The case of Al-Hasawi v Nottingham Forest Football Club Ltd  EWHC 1287 (Ch) has once again been in the news in relation to a misrepresentation and indemnity claim from Nottingham Forest against its former chairman Fawaz Al-Hasawi. The football club was sold in 2017 by way of a share purchase agreement (SPA).
BHW provided an update on the case earlier this year, when the first instance decision to allow an application to strike out the misrepresentation claim was reversed on appeal. Both the misrepresentation and indemnity claims have now been considered at full trial in the High Court. The High Court gave its judgment on 24th May 2019.
Further Reading: Case Update: Al-Hasawi v Nottingham Forest Football Club Ltd
In the SPA, an indemnity had been provided to the buyer in relation to liabilities at 31st December 2016 exceeding £6.6 million. The High Court ruled that the proper construction of the definition of “Liabilities” related only to the period up to 31st December 2016 in the strictest sense. The High Court rejected the buyer’s attempt to align the definition in accordance with the wider meaning given in the accounting standard adopted by the football club.
During the negotiation, a spreadsheet included in a data room and disclosed to the buyer showed liabilities at just over £6.566 million. The buyer argued that the spreadsheet mispresented the amount of the liabilities. While the High Court accepted that the spreadsheet amounted to a representation, rather than a best estimate, the claim failed as the Court found the seller had reasonable grounds to believe that the representation was true as the spreadsheet had been prepared using information provided by the club’s officers.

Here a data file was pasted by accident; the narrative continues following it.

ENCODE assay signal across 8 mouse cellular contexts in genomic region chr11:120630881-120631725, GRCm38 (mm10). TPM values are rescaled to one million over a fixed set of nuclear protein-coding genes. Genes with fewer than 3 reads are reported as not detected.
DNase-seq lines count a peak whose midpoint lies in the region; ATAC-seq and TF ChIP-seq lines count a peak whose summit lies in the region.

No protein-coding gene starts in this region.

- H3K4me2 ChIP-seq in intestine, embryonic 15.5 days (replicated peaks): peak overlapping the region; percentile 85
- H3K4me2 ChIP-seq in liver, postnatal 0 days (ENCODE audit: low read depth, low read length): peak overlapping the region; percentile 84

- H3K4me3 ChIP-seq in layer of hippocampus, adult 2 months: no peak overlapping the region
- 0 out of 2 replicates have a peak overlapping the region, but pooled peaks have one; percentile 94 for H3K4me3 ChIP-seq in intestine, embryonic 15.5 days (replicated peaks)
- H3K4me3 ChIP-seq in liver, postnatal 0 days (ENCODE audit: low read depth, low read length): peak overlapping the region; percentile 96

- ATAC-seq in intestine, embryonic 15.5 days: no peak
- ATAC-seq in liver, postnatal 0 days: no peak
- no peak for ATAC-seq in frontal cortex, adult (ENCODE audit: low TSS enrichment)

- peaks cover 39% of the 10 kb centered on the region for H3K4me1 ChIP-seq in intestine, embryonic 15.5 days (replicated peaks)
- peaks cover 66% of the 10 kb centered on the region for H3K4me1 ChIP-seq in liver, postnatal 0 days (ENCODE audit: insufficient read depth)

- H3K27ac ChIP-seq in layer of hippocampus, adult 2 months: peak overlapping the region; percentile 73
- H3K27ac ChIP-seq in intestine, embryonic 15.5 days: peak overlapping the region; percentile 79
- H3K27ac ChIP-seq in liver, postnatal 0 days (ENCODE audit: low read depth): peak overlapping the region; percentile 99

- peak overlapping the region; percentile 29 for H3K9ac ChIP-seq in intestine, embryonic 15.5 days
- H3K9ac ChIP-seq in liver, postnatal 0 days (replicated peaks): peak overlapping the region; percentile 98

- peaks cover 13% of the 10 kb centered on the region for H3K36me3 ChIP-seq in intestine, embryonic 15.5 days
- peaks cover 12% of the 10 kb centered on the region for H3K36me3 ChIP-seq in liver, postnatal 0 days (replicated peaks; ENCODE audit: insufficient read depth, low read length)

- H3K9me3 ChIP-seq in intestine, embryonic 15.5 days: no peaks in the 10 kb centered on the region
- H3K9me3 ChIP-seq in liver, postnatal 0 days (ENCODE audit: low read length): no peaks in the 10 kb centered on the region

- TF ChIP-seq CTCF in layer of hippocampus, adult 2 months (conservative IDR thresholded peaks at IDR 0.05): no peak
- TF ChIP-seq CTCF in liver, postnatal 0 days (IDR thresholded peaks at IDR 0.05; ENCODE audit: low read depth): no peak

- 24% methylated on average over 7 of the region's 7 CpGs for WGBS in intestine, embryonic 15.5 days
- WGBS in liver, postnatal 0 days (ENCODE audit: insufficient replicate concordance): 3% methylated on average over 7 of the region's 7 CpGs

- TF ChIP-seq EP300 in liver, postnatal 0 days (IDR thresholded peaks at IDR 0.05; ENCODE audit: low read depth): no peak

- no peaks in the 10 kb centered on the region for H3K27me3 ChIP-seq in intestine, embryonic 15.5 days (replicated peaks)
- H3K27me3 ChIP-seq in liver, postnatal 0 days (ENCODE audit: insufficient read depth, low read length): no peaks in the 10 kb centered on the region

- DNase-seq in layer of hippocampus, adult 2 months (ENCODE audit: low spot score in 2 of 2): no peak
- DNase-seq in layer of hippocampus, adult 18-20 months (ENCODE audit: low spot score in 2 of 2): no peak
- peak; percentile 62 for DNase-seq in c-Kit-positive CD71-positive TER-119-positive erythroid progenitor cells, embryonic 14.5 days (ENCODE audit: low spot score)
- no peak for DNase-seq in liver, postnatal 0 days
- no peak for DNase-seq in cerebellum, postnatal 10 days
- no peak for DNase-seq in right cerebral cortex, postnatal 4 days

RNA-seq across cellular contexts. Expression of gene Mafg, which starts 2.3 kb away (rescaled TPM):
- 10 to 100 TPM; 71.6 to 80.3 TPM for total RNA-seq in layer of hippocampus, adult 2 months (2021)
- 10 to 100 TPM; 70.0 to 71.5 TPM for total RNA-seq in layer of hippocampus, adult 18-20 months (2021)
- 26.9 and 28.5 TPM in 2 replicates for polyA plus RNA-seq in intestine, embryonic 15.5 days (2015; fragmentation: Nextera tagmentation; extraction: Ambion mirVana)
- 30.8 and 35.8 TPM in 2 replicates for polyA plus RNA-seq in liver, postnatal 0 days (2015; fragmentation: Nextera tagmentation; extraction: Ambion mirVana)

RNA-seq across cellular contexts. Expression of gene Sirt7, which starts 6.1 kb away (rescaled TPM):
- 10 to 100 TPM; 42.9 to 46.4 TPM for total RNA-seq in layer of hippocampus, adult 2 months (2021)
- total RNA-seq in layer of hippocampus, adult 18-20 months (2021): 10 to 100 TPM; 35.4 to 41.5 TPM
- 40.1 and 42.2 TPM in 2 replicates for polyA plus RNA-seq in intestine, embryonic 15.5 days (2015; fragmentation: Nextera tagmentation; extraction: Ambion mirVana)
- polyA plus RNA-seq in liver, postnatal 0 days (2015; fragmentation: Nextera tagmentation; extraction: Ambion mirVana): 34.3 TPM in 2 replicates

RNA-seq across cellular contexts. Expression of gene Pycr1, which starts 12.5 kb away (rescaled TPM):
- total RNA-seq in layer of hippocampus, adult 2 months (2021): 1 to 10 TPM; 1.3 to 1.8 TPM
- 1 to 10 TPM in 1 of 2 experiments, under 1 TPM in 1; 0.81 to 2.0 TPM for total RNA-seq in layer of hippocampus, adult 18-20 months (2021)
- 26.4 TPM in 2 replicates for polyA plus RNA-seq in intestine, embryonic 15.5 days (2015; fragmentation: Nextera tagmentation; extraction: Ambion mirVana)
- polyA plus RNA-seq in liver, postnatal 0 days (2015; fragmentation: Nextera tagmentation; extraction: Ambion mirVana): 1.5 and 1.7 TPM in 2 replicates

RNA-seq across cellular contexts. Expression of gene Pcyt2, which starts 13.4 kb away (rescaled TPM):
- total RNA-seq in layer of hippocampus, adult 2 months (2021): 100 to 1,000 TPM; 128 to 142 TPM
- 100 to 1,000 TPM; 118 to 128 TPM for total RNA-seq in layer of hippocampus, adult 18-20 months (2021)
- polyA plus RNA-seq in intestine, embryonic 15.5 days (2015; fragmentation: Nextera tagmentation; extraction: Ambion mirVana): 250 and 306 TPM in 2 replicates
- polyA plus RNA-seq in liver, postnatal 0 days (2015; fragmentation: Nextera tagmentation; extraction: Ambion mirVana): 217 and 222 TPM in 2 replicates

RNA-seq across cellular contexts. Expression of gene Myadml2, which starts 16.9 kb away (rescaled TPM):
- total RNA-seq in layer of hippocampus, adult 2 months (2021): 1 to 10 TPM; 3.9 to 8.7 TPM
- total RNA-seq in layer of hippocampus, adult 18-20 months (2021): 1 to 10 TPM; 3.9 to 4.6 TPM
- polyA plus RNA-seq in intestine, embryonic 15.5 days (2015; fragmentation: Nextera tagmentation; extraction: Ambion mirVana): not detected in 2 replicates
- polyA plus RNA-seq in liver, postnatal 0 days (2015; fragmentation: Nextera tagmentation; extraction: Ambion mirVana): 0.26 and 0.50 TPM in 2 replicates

It is understood that the High Court granted an order that Nottingham Forest pay around £4.2 million plus interest to Al Hasawi for unpaid loans. These loans were due for repayment under the terms of the SPA with the Court having rejected the club’s and the buyer’s counterclaims for breach of the SPA. It is since understood that Nottingham Forest have paid the amount in full but have been granted permission to appeal to the Court of Appeal and plan to fight the High Court decision. Making an analogy with the game of football, we await the VAR (in this case, Court of Appeal) review.
Further Reading: Corporate Spotlight: A guide to the Share Purchase Agreement
This case indicates that the need for clear, unambiguous drafting should not be overlooked when dealing with share purchase agreements. BHW has a Corporate & Commercial department which regularly deals with SPAs. For further information contact Corporate Solicitor, Robert Flannagan, on 0116 402 7245 or email email@example.com.